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Students cry foul as they go home after the University was closed indefinitely

By Jennifer Anyango | October 4th 2017
University of Nairobi students leave campus under the watchful eyes of police after the institution was closed indefinitely following unrest. [Beverlyne Musili,Standard]

Students on Tuesday lamented over the indefinite closure of the University of Nairobi following unrest.

They said they had lost considerable time in their academic calendar due to strikes and protests.

The students were protesting at police invasion of the campus last Thursday during which 27 students were injured.

The institution’s senate met yesterday morning and decided to close the university, citing security concerns.

The students were ordered to vacate the hostels by 9am.

A fourth year law student at the Parklands campus who did not want to be named said she woke up in the morning to be told to vacate the school by 9am.

Mbithi to blame

“We were attending the ‘children and the law’ class in the morning when another student posted something on Twitter about the university being closed, then we are told to vacate the school in 22 minutes,” she said.

She added that she thinks the problem is not the students, but the vice chancellor because he does not handle student issues.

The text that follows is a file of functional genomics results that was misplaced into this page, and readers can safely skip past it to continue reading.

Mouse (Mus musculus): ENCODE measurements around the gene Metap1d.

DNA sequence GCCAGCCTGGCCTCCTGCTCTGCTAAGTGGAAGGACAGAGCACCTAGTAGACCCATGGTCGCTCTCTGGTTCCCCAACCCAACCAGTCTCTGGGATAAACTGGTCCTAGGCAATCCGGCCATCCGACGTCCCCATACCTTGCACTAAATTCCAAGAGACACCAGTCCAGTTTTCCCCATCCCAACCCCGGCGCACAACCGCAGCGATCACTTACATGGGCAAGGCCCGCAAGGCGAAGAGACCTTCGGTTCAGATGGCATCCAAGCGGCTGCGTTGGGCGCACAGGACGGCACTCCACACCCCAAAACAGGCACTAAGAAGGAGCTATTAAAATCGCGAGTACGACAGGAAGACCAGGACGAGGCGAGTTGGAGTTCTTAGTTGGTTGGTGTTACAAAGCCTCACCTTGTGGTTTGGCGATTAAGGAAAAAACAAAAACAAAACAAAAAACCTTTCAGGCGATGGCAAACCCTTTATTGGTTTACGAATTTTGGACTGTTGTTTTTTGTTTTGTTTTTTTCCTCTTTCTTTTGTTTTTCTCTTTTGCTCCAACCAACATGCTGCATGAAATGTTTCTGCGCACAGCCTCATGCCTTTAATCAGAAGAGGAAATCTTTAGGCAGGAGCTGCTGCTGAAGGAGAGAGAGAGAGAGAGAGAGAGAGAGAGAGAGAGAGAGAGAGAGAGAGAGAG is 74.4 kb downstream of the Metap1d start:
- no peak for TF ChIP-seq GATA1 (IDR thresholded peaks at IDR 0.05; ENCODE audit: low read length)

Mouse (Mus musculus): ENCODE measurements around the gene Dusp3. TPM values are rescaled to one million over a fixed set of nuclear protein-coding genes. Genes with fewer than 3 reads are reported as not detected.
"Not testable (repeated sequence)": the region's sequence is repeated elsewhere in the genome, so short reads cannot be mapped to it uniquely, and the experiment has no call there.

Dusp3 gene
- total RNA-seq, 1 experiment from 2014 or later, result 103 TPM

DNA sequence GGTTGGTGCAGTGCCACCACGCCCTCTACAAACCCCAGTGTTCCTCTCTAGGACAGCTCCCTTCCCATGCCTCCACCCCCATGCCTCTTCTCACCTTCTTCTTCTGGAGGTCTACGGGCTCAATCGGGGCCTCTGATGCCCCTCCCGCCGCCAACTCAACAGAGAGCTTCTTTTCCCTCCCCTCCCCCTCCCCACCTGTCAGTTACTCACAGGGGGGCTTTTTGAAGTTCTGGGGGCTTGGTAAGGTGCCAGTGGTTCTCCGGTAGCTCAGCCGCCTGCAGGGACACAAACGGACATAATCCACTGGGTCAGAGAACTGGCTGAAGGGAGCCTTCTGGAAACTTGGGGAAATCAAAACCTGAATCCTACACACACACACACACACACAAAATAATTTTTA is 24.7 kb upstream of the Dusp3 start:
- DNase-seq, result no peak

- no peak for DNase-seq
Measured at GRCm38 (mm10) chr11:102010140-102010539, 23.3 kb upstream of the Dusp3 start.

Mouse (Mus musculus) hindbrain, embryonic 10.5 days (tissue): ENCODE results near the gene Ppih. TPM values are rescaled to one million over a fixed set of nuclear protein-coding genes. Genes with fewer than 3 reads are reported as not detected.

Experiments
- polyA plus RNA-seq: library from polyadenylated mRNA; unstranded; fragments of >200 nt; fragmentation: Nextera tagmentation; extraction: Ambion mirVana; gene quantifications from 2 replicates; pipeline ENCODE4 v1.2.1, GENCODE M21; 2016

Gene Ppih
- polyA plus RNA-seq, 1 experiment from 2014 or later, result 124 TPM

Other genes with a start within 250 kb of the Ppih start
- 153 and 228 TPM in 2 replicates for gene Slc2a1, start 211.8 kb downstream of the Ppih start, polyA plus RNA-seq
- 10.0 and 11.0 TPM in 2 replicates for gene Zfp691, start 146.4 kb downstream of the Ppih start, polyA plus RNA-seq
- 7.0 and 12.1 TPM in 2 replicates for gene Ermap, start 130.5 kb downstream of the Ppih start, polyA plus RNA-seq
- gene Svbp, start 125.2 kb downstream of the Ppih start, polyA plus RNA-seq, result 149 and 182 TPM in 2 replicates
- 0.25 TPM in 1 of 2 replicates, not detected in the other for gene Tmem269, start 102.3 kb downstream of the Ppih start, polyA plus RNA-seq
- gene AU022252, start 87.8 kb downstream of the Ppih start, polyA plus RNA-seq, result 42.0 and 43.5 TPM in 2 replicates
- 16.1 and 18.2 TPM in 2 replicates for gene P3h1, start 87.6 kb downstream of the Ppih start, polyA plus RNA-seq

“Prof George Magoha was in this university and he used to handle issues, but Prof Peter Mbithi is avoiding dealing with them, to the detriment of students.”

She urged the VC to reconsider the closure, saying Parklands campus was not involved in the chaos. “I am sure we will come back after the elections. We do not know how things will go. Maybe we will be here in January,” she said.

Simon Muigai, a former leader of the Students Organisation of Nairobi University (Sonu), said law students have never been part of any demonstrations and that they are only interested in completing their studies without any external interference, especially from politicians.

Political interference

“Political parties should desist from using university students for mileage. I was supposed to finish school by December, but I cannot do that because of this interference,” said Muigai, who was a former legal affairs secretary of Sonu.

He added that student affairs should be handled differently, portraying their good image and maintaining their dignity.

“We want the police to stop interfering with us. We just want to study, finish, and seek employment,” said Muigai.

He added that students have contacted civil society groups to help them investigate the brutality of the police on students and that a petition would be filed in court today.

Another law student, Job Titus, said that it was wrong for the vice chancellor to allow the police into the university.

He said police should be invited to offer protection to all students.

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